Skip Navigation

10.3: Toxicodendron diversilobum: Pacific Poison Oak

Difficulty Level: At Grade Created by: CK-12
Turn In

Common Name

  • Pacific Poison Oak
  • Western Poison Oak
  • Poison Oak


Toxicodendron diversilobum, or poison oak, can both grow as a shrub and a vine. It’s leaves are made of three leaflets with small teeth on each of the leaflets. They are two to six feet in height. If it gets hold of a sapling, or new tree, it could possibly kill it. When you touch it, the sap from it gets on your skin, eventually causing an allergic reaction that feels like a stinging sensation. It takes 100 nanograms of the allergen urushiol to get a reaction in more sensitive people. Also, this plant, as well as poison ivy, cause very painful reactions. So it’s a good idea not to touch poison ivy or poison oak, and especially to be careful in areas such as abandoned mines, forests, near rivers, ghost towns, and abandoned fields, which is where they flourish. The plant blooms in March and April.

The complete taxonomic classification is:

  • Kingdom: Plantae
  • Phylum: Magnoliophyta
  • Class: Magnoliopsida
  • Order: Sapindales
  • Family: Anacardiaceae
  • Genus: Toxicodendron
  • Species: T. diversilobum


Western poison oak appears at the southwestern point of Canada, stretching down through the Pacific Coast down to Baja California. They grow in moist soil with plenty of sunlight in elevations below 1,650m. There are some other sightings of western poison oak in other regions of California and some unregistered sightings of western poison oak in Nevada.


Cell Biology

As a member of the Kingdom Plantae, T. diversilobum is made of eukaryotic cells. The cells of T. diversilobum have a protective barrier called the plasma membrane. They are also made of many organelles, structures like small organs that help the cell function. The nucleus contains the DNA with instructions for the cell, making it a eukaryotic cell. mRNA is produced by the nucleus, and ribosomes translate mRNA into proteins. The mitochondria produces ATP (adenosine trisphosphate), which powers the cell. Vesicles transport materials within the cell or outside the cell. Lysosomes, a type of vesicle, take all the waste from the cell and takes it away. Endoplasmic reticulum is split into two parts, the rough endoplasmic reticulum and the smooth endoplasmic reticulum. The rough endoplasmic reticulum has ribosomes attached to it which create proteins that are released inside of the endoplasmic reticulum. It is then sent to the Golgi apparatus. The smooth endoplasmic reticulum creates lipids. The Golgi apparatus tells where the proteins from the endoplasmic reticulum where to go. The cytoskeleton gives the cell it’s shape. Since T. diversilobum is a plant, it has a couple of extra organelles. One is a large, central vacuole that stores the cell’s water and nutrients. The cell wall acts as extra protection in addition to the plasma membrane and provides structure. Chloroplasts make the plant green and allow for photosynthesis.

T. diversilobum cells divide by mitosis, where the nucleus divides, and the new cells have the same chromosomes (they are genetically identical) as their parent. Another way that cells divide is through meiosis, where the new cells have only half the chromosomes of the parent cell.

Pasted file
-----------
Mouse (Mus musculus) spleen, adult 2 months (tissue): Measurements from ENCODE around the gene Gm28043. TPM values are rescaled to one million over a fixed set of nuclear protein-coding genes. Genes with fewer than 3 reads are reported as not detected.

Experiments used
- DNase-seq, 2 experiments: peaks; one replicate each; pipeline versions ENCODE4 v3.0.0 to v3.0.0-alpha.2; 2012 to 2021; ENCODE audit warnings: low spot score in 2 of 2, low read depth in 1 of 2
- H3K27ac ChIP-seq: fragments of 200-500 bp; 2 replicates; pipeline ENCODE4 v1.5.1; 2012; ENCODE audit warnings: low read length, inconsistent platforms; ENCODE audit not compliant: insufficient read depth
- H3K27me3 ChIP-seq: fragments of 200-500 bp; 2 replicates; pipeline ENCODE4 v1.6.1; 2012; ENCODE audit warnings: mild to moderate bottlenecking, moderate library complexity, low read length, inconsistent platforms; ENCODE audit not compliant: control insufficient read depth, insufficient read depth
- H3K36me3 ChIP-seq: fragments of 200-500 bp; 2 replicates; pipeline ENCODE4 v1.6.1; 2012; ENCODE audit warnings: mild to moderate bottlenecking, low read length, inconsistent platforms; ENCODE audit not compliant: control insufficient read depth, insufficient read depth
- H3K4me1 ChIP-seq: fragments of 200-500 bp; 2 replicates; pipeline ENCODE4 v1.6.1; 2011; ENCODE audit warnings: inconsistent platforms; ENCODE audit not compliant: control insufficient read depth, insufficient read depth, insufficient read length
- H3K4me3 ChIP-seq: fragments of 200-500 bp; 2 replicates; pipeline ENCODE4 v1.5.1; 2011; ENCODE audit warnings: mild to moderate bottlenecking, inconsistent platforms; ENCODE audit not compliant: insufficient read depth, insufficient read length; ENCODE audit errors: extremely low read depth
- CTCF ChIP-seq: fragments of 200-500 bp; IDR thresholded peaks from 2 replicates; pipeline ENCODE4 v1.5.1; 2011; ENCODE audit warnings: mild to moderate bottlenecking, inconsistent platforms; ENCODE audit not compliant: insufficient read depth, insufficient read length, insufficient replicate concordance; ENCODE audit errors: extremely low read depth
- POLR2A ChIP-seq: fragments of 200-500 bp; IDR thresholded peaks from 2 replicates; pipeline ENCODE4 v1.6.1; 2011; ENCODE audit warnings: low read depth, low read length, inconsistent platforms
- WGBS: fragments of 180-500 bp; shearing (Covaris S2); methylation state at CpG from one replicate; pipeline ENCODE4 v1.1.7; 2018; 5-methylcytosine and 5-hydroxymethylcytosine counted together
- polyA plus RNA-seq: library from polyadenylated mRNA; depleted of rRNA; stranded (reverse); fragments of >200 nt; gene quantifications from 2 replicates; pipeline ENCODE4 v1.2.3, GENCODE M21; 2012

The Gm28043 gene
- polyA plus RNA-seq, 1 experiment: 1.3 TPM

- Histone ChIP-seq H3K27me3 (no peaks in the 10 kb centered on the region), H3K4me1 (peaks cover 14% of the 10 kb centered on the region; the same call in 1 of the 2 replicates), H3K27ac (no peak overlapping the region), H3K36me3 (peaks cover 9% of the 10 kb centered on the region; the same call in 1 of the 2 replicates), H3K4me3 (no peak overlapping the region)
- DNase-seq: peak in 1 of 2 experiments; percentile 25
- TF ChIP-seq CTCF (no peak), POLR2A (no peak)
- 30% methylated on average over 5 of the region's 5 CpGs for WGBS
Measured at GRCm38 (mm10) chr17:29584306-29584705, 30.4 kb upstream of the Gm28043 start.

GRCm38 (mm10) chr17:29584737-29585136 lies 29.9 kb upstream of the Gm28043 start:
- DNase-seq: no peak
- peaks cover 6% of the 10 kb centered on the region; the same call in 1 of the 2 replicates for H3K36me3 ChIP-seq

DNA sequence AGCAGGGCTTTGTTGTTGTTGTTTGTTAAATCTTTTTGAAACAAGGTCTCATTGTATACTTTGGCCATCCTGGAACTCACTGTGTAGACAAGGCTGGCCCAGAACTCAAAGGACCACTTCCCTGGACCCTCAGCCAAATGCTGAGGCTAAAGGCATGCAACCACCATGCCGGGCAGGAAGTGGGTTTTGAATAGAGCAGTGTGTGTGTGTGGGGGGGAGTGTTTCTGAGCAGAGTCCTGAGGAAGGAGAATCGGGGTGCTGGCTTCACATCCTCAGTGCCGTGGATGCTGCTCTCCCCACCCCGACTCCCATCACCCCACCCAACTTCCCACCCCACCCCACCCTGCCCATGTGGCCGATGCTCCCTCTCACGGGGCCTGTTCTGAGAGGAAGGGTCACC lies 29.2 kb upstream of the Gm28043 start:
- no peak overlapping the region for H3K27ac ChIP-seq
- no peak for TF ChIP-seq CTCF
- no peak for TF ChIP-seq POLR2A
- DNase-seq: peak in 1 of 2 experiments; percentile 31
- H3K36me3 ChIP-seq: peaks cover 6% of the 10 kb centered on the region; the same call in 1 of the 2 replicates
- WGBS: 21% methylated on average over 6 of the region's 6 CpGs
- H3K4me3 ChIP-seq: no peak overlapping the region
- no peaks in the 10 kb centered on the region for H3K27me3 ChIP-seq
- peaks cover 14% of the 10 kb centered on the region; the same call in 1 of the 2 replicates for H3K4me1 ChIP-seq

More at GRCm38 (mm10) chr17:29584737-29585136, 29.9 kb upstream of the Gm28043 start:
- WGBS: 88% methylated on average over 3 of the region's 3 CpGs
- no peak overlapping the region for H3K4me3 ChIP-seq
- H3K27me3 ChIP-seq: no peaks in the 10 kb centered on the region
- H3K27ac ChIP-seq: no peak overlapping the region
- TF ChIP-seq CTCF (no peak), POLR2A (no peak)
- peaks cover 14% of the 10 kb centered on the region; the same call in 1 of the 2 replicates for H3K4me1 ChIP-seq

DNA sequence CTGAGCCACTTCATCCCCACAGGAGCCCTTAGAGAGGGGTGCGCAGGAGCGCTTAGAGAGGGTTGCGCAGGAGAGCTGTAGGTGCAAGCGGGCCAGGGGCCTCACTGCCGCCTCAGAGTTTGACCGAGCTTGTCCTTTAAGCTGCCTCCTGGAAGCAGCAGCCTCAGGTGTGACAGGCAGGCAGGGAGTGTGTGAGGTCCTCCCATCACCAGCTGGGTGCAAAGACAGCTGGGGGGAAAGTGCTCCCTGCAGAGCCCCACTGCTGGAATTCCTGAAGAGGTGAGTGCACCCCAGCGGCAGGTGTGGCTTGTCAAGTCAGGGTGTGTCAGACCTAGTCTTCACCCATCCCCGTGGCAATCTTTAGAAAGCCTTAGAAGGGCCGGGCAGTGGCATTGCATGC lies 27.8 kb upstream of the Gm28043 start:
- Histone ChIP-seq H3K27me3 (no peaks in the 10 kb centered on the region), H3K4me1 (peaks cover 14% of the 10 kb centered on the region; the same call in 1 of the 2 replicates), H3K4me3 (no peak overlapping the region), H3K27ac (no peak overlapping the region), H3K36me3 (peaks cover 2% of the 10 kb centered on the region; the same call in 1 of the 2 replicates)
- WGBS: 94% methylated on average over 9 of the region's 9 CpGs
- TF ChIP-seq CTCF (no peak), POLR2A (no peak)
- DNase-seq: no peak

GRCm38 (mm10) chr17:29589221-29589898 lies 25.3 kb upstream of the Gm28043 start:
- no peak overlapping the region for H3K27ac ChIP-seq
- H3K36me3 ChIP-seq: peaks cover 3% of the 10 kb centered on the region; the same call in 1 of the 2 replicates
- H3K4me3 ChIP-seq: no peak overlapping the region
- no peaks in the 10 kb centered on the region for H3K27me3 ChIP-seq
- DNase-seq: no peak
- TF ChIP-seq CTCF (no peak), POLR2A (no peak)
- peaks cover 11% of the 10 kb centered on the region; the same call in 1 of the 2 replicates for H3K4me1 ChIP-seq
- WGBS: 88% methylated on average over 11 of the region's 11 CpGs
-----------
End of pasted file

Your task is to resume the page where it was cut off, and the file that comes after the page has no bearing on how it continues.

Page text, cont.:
The first plant ever was ancestral green algae. The first plants that were found on solid ground were bryophytes such as hornworts, liverworts, and mosses. They were low-growing plants since they didn’t have any vascular tissue. Vascular tissue are tubes inside the plant that carry nutrients and water to the leaves so that they can use photosynthesis. They also carry the sugar made by the photosynthesis to other parts of the plant for storage. Ferns and some similar plants have vascular tissue which helps them grow tall. These plants reproduce with spores, and the spores need moisture.

After the ferns came the gymnosperms. Some gymnosperms include pines and firs. Their seeds are enclosed in cones but not completely enclosed. The last of the phases in evolution is the flowering plants. They produce seeds after having their flowers pollinated. Their seeds are inside the part of the flower that becomes the fruit. Flowering plants are the most abundant. T. diversilobum is a flowering plant.


There are many animals that can eat T. diversilobum, such as deer, rats, sheep, and goats. Birds would eat then disperse T. diversilobum seeds.

Anatomy and Physiology

T. diversilobum is a dicot, which means that it has both female and male reproductive systems on the same plant. As T. diversilobum is a vine, it has a long stem that have other stems coming out of the main vine. The leaves then come out of those smaller stems. It’s leaves are made of three leaflets with small teeth on each of the leaflets. Its sap contains urushiol, which can cause an allergic reaction. T. diversilobum has tiny, white flowers.




  • John D. Carpenter
  • Andoni Sanguesa

Supervising Faculty

  • Amy Huff Shah


  • Museum School, San Diego, California


  • Published prior to review.

Edit History

  • Created: April 5, 2013
  • Version 1.0 submitted to CK-12: July 4, 2013
  • CK-12 edits: in progress


  • Middle School (grades 6-8)

Opening image copyright by Ralph Loesche, 2011. Used under license from Shutterstock.com.

Notes/Highlights Having trouble? Report an issue.

Color Highlighted Text Notes
Show More

Image Attributions

Show Hide Details
6 , 7 , 8 , 9 , 10 , 11 , 12
Date Created:
Jul 18, 2013
Last Modified:
Feb 09, 2015
Files can only be attached to the latest version of section
Please wait...
Please wait...
Image Detail
Sizes: Medium | Original